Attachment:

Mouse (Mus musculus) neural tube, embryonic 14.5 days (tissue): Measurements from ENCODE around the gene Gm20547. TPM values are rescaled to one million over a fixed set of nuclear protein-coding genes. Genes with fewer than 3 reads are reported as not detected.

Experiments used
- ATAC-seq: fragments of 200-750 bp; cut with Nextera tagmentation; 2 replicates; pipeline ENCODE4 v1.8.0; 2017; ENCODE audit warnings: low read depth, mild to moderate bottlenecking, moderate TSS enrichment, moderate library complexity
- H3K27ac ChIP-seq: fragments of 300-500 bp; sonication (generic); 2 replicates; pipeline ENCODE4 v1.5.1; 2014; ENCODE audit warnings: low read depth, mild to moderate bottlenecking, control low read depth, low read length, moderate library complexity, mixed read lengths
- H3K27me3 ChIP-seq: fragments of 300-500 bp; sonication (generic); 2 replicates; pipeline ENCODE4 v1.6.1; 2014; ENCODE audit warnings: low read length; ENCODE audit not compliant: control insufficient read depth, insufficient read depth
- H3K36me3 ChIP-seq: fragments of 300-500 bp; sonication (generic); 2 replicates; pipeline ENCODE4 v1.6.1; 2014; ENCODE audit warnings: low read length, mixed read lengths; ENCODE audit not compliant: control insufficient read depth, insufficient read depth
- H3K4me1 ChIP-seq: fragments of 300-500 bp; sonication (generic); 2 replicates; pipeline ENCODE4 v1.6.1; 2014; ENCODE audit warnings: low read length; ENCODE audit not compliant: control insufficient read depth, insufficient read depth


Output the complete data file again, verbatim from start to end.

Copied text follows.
Mouse (Mus musculus) neural tube, embryonic 14.5 days (tissue): Measurements from ENCODE around the gene Gm20547. TPM values are rescaled to one million over a fixed set of nuclear protein-coding genes. Genes with fewer than 3 reads are reported as not detected.

Experiments used
- ATAC-seq: fragments of 200-750 bp; cut with Nextera tagmentation; 2 replicates; pipeline ENCODE4 v1.8.0; 2017; ENCODE audit warnings: low read depth, mild to moderate bottlenecking, moderate TSS enrichment, moderate library complexity
- H3K27ac ChIP-seq: fragments of 300-500 bp; sonication (generic); 2 replicates; pipeline ENCODE4 v1.5.1; 2014; ENCODE audit warnings: low read depth, mild to moderate bottlenecking, control low read depth, low read length, moderate library complexity, mixed read lengths
- H3K27me3 ChIP-seq: fragments of 300-500 bp; sonication (generic); 2 replicates; pipeline ENCODE4 v1.6.1; 2014; ENCODE audit warnings: low read length; ENCODE audit not compliant: control insufficient read depth, insufficient read depth
- H3K36me3 ChIP-seq: fragments of 300-500 bp; sonication (generic); 2 replicates; pipeline ENCODE4 v1.6.1; 2014; ENCODE audit warnings: low read length, mixed read lengths; ENCODE audit not compliant: control insufficient read depth, insufficient read depth
- H3K4me1 ChIP-seq: fragments of 300-500 bp; sonication (generic); 2 replicates; pipeline ENCODE4 v1.6.1; 2014; ENCODE audit warnings: low read length; ENCODE audit not compliant: control insufficient read depth, insufficient read depth